Whether by famous people, or long-passed family members, Revolting Rosy's selections and recitals are spot on. As is their delicious burlesque attire: candy coloured whalebone corset, labia shaped fascinator and a foxy red boa to match their hair. Our affirmative and accomplished master of ceremonies made the night. She even engages in a free-writing workshop to wrap things up. We get to essay our own ribald prosaic biro devotions. Stationery provided. Fear not, audience participation avoider! There's no pressure to share your work and Rosy offers us a variety of discreet solutions to hide or destroy the scribblings. Smutty Letters proved a Sunday evening treat and probably a fine "third date" destination.

If you like your stand-up down and dirty (and you know I do) then McChuills is the place to hit. Built into two railway archways and with those kinda local old soaks propping up the bar that no manner of Northern Soul themed refurbs are ever gonna turf out. The mucky odour of the kip reminded me of all the tiny moshpit gigs of my youth. No complaints... I saw them give free hot drinks to an unhoused character in need. He knew the McChuills gang to be the right people to ask. It felt more inclusive than a million middle class gentrified spaces that try a lot harder for people who'd be welcome anywhere that takes money. I saw a perfect set up for underground, authentically 'punching up' comedy.

Image shows left to right: Richard Brown, Mekkin Roff

Enter Richard Brown & Mekkin Roff, in Trauma Jokes For Damaged Folks. Icelandic-American Roff goes in hard with no sweetness about her. Good... if you are intending to bruise your audience straight out of the gate with acidic takes on school shootings and dad's cancer then there's no need for sugar coating. Okay, she does do a curtsey after a particularly abhorrent topper.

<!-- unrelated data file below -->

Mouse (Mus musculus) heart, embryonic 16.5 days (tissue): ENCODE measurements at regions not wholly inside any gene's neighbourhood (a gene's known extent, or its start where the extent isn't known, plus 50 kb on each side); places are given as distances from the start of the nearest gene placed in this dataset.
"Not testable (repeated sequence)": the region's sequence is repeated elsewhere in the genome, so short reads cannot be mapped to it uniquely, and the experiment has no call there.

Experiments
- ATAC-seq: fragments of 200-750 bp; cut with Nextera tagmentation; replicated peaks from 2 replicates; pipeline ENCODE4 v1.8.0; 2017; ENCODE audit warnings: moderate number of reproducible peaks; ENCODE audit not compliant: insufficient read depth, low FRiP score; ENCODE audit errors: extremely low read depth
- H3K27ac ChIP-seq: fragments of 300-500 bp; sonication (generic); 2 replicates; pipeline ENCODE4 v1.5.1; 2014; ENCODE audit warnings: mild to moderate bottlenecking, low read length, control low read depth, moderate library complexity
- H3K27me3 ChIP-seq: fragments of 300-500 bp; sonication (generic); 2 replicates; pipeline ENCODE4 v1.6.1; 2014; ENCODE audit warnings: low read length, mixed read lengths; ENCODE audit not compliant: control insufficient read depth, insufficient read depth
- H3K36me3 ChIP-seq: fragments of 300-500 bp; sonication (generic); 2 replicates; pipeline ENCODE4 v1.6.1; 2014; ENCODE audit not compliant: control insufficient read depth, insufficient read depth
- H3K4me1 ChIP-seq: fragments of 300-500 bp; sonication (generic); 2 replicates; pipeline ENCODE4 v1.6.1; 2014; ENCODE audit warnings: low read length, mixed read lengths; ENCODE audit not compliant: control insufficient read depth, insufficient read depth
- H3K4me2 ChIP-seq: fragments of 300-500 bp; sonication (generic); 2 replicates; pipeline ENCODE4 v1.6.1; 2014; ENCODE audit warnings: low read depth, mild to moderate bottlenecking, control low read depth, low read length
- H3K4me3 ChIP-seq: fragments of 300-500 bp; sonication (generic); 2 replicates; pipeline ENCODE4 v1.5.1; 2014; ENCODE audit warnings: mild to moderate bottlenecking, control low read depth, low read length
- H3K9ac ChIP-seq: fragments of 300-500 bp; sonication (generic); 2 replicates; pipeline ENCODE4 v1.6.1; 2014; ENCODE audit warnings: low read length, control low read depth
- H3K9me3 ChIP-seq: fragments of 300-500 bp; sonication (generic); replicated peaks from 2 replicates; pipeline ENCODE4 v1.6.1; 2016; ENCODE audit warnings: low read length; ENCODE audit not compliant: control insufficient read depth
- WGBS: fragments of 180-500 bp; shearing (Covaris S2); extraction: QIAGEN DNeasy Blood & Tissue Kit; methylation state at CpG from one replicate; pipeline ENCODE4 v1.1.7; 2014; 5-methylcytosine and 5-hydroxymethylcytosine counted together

Roff's slow, spaced out timing suits her nasty. She has an armoured patience to let a damaging line dig in... and they are uniformly wounders and sensibility shakers. She lashes out at everything worth taking down. The only time she bullies herself is when she rattles off the litany of initials for all the mental illnesses she has been diagnosed with. What am I meant to do with that? You dare not laugh at her with so many potential triggers. Luckily there are brilliant jokes about breastfeeding and her inheritance. The only other stumble is her experiment with ukulele comedy. She is no Tim Minchin and her take on feminist men goes on a little longer than her cuck soy boy lovers would appear to.

Glasgae cult favourite Richard Brown feels mellow... light even... by comparison but only in the early rounds. He did a themed gig recently and proudly repeats his Catholic Saint-based homework, projecting it up via PowerPoint. I kid you not. Considering he cobbled it together in a rush, there's a heavy cackle body count that comes with each slide. Silly visual laughs and blasphemous sight gags.

Once it's just him, a mic and a notebook, Brown's agile, abrasive mind goes into full flight. Risky, but with that invincible success rate most misanthropes forget to aim for. He takes a healthy pass at people hung up on pronouns. He gives everyone the image of their dear old grandmother having once been finger banged by the callous digits of a real working man. Even his 'innocent' cake stuff is decorated with a censored word that'll get them tutting at golf club socials across the central belt. Not that Brown is getting booked for that type of gig by any promoter in their right mind.

For every challenge-seeking comedy fan bellowing loudly at McChuills, there was another shell-shocked face looking like they had paid good money to eat shit for their Sunday night out. Buyer beware, the show ain't called Trauma Jokes For Damaged Folks because everyone will agree with his opinions on the Royal Family or her ideas on what sexual objectifications are acceptable. Glasgow still has its bite. And Brown is swinging at a place of genuine social commentary. His hardcore stuff isn't a new act churning out shock imagery. He sincerely cares and intelligently executes the modern day traitors on his hate list.

Grubby Little Mitts: Hello, Hi is touring the UK until Tuesday 2nd April.

Next year's GIFC will be back on all across the city in March 2025.